A Menagerie Of Memories And Musty Inspiration

Today I feel acidic, like cheap coffee. I feel like a tired, crying gull. I feel like I’ve forgotten something very important.

Photo by Janko Ferlič on Unsplash

Photo by Janko Ferlič on Unsplash


I have been sitting at my writing desk with my writing candle burning for thirty minutes, but I haven’t started my timer. Instead, I’ve been browsing through old photos on my phone, searching desperately for a tiny spark of inspiration. No luck.

So instead of writing something inspired, I am going to write about things that inspire me, and I ask you to reflect on what it is that makes you overflow with new words or colors or patterns.

To start with (and to inform you of what to expect in the rest of this post), I love beautiful descriptions - granular lists of the intricacies in a scene. The description of Miss Honey’s cottage in Matilda always got me for some reason - the boxes she sat on, the humble tea she had to serve. The margarine instead of real butter. I find lists like that enchanting and in themselves deserving of a second read through.

Moments + Miniatures That Inspire Me In My Home

I love my new navy blue sheets. They’re the first blurry thing I see when I wake up before I put my glasses on, and the color is more soothing than I could have anticipated. I love seeing my bed unmade now, the rich blue-black sheets inviting me to curl up and enjoy a few moments of stillness.

The tile in my bathroom looks almost like a magic eye puzzle - it looks like it softly bulges and ripples under my feet and every time I see it I love it a little more. The light in my bathroom also makes me melt, and it’s beautiful enough to let me forget about cleaning the bathroom for long swaths of time.

My sequin butterfly shirt, that I found many years ago during a mimosa-fueled shopping spree at a thrift store. I also bought a beaded formal dress then too, but I only ever wore it for a Halloween costume. But my butterfly shirt - a wardrobe staple that will never leave my closet - shines during the holidays and makes me feel like a disco ball on New Year’s Eve. I should wear it more.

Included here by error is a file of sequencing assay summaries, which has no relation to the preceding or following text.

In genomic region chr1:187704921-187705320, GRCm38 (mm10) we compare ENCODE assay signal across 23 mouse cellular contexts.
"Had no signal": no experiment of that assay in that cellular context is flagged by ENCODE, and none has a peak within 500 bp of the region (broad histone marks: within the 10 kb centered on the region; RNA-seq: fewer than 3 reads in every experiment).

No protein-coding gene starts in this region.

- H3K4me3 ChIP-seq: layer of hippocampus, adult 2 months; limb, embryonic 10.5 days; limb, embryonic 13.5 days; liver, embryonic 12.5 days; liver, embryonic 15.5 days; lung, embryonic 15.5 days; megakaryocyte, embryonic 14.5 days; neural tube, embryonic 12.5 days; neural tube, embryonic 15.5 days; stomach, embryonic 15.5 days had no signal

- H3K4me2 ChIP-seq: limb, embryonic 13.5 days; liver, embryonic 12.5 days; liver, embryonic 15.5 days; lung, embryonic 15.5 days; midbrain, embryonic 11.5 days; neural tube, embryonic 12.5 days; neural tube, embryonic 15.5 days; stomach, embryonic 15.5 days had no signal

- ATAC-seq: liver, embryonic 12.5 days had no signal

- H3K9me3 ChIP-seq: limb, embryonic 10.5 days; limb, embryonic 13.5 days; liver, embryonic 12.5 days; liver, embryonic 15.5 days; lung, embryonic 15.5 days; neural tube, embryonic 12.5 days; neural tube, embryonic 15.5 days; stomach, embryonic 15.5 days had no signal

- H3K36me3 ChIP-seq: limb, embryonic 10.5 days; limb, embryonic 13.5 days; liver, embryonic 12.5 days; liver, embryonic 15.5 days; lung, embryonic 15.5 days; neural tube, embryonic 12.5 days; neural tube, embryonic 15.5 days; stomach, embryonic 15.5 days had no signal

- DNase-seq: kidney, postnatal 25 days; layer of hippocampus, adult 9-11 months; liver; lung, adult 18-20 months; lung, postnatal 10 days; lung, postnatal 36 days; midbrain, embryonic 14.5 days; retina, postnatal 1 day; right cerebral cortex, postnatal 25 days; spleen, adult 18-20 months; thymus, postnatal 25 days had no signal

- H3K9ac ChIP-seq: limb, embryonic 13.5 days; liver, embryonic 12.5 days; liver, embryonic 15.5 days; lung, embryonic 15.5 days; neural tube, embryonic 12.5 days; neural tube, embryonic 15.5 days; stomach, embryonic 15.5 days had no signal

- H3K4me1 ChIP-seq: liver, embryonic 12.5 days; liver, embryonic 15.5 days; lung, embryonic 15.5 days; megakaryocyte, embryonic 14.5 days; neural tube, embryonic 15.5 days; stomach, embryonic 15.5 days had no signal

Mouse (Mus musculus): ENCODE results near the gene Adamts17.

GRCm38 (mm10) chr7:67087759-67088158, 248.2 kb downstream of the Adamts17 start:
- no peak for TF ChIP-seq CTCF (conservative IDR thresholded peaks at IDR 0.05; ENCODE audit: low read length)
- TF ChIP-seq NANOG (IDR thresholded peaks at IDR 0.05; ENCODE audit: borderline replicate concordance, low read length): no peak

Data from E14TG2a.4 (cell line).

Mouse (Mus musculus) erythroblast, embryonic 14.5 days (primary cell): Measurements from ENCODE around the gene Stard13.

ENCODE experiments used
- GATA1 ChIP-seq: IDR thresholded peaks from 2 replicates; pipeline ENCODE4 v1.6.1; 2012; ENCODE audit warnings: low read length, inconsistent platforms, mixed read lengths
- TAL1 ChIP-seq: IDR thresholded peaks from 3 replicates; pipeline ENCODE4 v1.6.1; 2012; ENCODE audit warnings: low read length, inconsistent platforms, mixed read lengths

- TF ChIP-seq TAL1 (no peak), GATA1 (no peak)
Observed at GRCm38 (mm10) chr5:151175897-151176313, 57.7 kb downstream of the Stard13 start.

My beauty routine - fast and haphazard - makes me feel the smallest bit like I have a ritual. I adore patting my acne’d face down with sweet smelling oils and cooling off with soft witch hazel after a hot yoga class. I love rubbing coconut oil all through my hair and molding my long pixie cut into an Ace Ventura-inspired ‘do.

My curated coffee mug collection motivates me and helps capture any mood I’m in. My thick-lipped, two-hands-needed mugs for cozying up and doing nothing much, small lovely floral mugs for conversations, classic mugs for getting down to business, thin-lipped mugs for cool Los Angeles mornings.

There’s a llama that sits as a permanent fixture on my nightstand alongside a tiny ceramic rabbit and a rock shaped like a heart. The llama came from my dearest friend on the day of my wedding shower - and it still has the delicate pink ribbon tied in a bow around its neck in celebration. The ceramic rabbit came to me from Colorado, where an old coworker had vacationed and brought a little souvenir back for each member of the team. I didn’t know her well, but I admired her spirit and of course, love the tiny, goofy handcrafted rabbit. The rock is from a lakeshore in Michigan, where my husband and I got engaged, brought to us from the man who officiated our wedding and his wife. They gifted it to us alongside some of our sweetest coffee mugs and it feels like such a powerful talisman to keep near my bed.

The World And All Its Inspiration